I recently played A Visit to San Sibilia for the first time, and I found it to be a really enjoyable solo tabletop role playing experience for crafting an interesting story. It appealed to me as a writer much more than as a gamer. In fact, I think part of the reason why it does so well at making interesting stories is that it’s barely on the edge of being a TTRPG at all. All of this got me thinking about telling great stories in tabletop RPGs, and why it can be so hard to do well.
One of the challenges I inevitably run into when I’m playing these games is the desire to craft a good story. I think this is only natural for writers. The problem is that good stories have certain structures, and the game often fights against that.
TTRPGs have three aspects that often disrupt good story structure:
Especially in rules-heavy games like Dungeons and Dragons or Pathfinder, the mechanics of combat, spellcasting, or even more esoteric things like politics or detective work can really limit the storytelling. If there is a rule for doing something, players tend to stop telling stories and start plugging values into the equation to get the outputs they want. They go into gameplay mode. Plus, working through these rules often throws pacing out the window. I’ve been in more than one session where the story was really getting good…right up until we got in an hour-long fight.
Too Many Drivers
Imagine going to get lunch with a few friends. Now imagine you all pile into the same car, but it’s a crazy car with pedals and a steering wheel for every seat. Oh, and you all want to go to a different restaurant. That’s what trying to guide the story in a TTRPG can sometimes feel like.
Each player has their own character and their own interests in the game. The only person who can really guide the story more than others is the DM/GM who is running it. But even they can’t really force the story to go in a direction unless the players want it to. If they try to railroad the players in the “correct” direction, the players will feel like they have no agency in the game. If they give the player characters the ability to shape the story, they will inevitably steer it away from whatever long-term plans the GM might have, whether on purpose or by accident.
Even harder to control are real-world intrusions into the game. Maybe a player has to miss a session or two. Maybe they have to stop playing. Suddenly a main character disappears, like a star actor unexpectedly leaving a show.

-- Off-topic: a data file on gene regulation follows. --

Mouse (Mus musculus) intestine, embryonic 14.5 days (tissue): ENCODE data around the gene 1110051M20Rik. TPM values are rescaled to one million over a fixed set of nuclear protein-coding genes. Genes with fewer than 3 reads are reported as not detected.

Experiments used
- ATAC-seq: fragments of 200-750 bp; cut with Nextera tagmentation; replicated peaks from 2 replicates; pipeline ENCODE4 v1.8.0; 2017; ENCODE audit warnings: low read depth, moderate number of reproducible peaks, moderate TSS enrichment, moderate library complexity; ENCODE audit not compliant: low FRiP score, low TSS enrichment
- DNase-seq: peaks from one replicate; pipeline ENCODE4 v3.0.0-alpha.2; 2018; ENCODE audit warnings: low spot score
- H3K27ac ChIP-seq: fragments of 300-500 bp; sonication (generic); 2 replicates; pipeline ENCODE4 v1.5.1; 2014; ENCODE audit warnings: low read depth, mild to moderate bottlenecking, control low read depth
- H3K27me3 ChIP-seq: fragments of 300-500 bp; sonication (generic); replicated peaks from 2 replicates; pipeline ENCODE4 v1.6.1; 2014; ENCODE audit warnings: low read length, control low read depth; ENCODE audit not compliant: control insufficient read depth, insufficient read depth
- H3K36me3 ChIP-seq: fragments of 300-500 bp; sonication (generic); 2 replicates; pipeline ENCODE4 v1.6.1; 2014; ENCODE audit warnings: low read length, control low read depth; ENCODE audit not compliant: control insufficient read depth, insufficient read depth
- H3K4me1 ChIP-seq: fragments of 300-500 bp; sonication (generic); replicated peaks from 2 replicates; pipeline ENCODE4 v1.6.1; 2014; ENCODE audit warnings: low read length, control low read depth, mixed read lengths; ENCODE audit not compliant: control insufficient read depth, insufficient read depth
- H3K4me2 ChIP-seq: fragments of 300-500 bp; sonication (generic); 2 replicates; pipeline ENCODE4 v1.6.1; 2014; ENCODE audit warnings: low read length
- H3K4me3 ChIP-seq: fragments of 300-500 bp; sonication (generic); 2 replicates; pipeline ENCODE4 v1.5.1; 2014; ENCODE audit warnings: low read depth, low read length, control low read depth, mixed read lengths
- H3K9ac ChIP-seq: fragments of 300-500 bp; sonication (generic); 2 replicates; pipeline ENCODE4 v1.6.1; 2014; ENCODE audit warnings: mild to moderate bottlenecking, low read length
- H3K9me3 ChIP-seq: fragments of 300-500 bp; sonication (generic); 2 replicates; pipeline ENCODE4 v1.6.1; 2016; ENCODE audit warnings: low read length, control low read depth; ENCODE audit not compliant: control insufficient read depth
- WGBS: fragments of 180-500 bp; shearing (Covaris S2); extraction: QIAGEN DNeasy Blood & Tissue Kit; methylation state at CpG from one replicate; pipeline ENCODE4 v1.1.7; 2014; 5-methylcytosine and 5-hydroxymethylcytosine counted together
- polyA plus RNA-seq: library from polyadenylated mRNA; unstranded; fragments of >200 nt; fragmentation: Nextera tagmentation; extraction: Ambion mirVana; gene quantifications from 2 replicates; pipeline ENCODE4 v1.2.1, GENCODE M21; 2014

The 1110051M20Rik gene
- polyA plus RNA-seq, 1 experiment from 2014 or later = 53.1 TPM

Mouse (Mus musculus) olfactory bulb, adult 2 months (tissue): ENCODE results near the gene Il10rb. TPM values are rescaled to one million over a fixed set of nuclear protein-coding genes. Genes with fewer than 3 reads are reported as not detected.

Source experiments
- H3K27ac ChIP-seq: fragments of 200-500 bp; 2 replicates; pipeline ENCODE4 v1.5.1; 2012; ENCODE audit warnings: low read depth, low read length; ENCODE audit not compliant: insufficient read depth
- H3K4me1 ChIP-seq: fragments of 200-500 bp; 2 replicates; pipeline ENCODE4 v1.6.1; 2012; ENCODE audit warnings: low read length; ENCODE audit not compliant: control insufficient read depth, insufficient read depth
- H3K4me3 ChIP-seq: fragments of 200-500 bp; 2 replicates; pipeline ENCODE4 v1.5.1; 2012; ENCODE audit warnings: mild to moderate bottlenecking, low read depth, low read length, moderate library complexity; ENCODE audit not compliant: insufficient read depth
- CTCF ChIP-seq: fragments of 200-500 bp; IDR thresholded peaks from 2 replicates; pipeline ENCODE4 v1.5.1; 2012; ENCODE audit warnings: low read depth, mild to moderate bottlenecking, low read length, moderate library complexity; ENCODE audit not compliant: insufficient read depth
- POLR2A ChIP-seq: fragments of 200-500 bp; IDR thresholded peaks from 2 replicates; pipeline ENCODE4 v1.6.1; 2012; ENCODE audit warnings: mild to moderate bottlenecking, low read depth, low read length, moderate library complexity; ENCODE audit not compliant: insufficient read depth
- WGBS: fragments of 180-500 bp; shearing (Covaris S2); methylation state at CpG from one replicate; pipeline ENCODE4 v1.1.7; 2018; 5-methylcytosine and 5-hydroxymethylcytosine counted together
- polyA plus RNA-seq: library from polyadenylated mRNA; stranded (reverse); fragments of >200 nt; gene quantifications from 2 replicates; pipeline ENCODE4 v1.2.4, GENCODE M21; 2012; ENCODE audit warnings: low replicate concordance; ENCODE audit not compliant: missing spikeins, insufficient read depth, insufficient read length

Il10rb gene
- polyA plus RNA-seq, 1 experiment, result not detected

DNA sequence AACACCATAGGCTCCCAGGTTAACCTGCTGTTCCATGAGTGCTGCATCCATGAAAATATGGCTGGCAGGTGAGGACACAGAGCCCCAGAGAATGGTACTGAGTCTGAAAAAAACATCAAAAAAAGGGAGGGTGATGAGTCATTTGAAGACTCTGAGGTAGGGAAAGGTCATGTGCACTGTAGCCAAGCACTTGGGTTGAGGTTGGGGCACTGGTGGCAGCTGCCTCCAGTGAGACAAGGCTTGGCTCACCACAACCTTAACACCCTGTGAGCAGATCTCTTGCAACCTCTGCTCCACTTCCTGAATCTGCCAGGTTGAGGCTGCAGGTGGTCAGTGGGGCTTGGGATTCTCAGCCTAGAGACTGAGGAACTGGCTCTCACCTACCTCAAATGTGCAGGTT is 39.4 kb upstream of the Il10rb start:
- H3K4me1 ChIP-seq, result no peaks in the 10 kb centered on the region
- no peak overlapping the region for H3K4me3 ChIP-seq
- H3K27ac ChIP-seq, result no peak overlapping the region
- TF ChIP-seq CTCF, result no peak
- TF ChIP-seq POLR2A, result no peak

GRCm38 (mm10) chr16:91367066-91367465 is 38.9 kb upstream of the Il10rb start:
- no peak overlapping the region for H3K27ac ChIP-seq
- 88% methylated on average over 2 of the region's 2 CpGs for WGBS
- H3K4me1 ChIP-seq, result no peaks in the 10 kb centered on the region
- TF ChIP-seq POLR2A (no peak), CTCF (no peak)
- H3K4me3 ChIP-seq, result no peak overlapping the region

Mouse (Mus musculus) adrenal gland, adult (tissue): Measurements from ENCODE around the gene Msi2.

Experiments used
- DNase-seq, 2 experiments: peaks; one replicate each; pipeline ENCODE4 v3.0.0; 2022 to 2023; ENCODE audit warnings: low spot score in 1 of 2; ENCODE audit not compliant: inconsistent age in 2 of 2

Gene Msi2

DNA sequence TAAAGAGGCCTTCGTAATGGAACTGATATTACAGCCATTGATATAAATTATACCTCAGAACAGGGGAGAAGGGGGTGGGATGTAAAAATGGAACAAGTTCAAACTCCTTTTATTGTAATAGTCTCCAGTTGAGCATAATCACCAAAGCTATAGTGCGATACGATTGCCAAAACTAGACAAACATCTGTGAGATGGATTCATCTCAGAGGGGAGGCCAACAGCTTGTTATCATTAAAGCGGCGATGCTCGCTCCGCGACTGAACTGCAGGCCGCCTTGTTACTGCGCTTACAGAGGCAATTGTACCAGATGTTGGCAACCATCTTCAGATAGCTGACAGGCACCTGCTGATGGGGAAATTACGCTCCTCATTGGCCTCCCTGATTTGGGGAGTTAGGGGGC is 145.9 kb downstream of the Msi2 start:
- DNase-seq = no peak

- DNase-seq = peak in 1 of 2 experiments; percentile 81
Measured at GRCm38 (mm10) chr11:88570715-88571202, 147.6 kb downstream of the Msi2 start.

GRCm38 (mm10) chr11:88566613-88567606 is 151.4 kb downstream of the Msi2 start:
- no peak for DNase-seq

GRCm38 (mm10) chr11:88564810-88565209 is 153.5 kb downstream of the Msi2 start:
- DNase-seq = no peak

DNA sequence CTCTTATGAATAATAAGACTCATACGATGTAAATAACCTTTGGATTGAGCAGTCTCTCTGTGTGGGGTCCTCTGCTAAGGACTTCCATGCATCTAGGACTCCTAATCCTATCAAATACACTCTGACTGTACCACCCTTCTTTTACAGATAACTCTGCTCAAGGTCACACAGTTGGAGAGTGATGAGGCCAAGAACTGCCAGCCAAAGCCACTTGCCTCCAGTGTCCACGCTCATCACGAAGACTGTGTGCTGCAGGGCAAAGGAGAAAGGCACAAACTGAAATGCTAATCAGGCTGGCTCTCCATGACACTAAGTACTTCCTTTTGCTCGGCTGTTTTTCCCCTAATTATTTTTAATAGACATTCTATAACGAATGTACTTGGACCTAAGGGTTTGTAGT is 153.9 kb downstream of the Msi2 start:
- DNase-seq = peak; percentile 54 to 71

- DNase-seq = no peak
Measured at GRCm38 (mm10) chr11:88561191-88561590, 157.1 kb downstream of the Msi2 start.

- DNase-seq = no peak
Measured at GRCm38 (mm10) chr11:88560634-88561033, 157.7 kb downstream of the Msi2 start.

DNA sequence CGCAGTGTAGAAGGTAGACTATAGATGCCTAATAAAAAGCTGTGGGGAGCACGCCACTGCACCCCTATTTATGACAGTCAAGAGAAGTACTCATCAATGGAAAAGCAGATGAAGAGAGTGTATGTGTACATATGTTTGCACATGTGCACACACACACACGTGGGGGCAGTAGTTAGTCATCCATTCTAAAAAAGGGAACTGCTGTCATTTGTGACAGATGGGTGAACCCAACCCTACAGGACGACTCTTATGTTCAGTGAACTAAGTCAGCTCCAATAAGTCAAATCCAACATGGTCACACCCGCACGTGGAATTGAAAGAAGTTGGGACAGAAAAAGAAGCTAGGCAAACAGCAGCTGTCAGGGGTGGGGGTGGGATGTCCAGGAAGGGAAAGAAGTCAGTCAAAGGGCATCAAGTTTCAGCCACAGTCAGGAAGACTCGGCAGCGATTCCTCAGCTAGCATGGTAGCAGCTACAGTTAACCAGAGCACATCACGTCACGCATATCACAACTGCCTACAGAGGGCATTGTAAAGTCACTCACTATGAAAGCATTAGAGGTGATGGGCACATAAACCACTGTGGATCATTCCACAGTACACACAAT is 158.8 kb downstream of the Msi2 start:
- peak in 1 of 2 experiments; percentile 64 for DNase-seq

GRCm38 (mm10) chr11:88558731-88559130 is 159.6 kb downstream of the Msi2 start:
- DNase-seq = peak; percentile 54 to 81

Sometimes you get a couple of lucky hits and the villain dies in the middle of the campaign. Sometimes you get a series of bad rolls and miss all the clues that move the mystery forward. Veteran GMs know that you shouldn’t count on any outcome if there’s any randomness involved.
Randomness can make a story arc drag on too long, or unexpectedly end it outright. It can be responsible for incredible highs when the players get lucky at a vital moment, and incredibly low lows like party wipes.
True randomness means you can’t be sure what’s going to happen next. That can be exciting, but it doesn’t help you to craft a tight story.
Story vs. Game?
So, are TTRPGs destined to have bad stories? Not necessarily. But a good story for a TTRPG has a different structure and a different feel to a good story on the page.
In TTRPGs, it’s important that the story give the player characters agency in the world, give them challenges and opportunities. It’s up to the players what they do with them. Much like video games, the fun comes from experience and participation. The “plot” will sometimes stall or take a ninety-degree turn. Or a session will get bogged down in mechanics, and the story will be mostly ignored. All of that is fine, as long as everyone is having a good time.
That said, there’s a reason why TTRPG logs often translate into boring fiction. Good fiction can’t afford to meander. Good fiction has to have tight character arcs, and the success or failure of the characters can’t be thrown out the window at a die roll.
I personally love writing stories and playing games, but I had to come to grips with these differences when I first started running those games. I had to realize that I don’t want a story outline that goes much beyond the current play session. I had to learn that my job was to build interesting settings and experiences and above all, opportunities, and let the players navigate them however they wanted to. I had to create a collaborative environment, and then I had to collaborate.
So if you’re frustrated or worried that your TTRPG sessions don’t feel like you’re playing a novel, realize that you’re not alone. That’s expected. Leave the books for reading, accept that the story in your game is sometimes going to be a little wonky, and enjoy it for what it is: a collaborative experience; part gameplay, part story.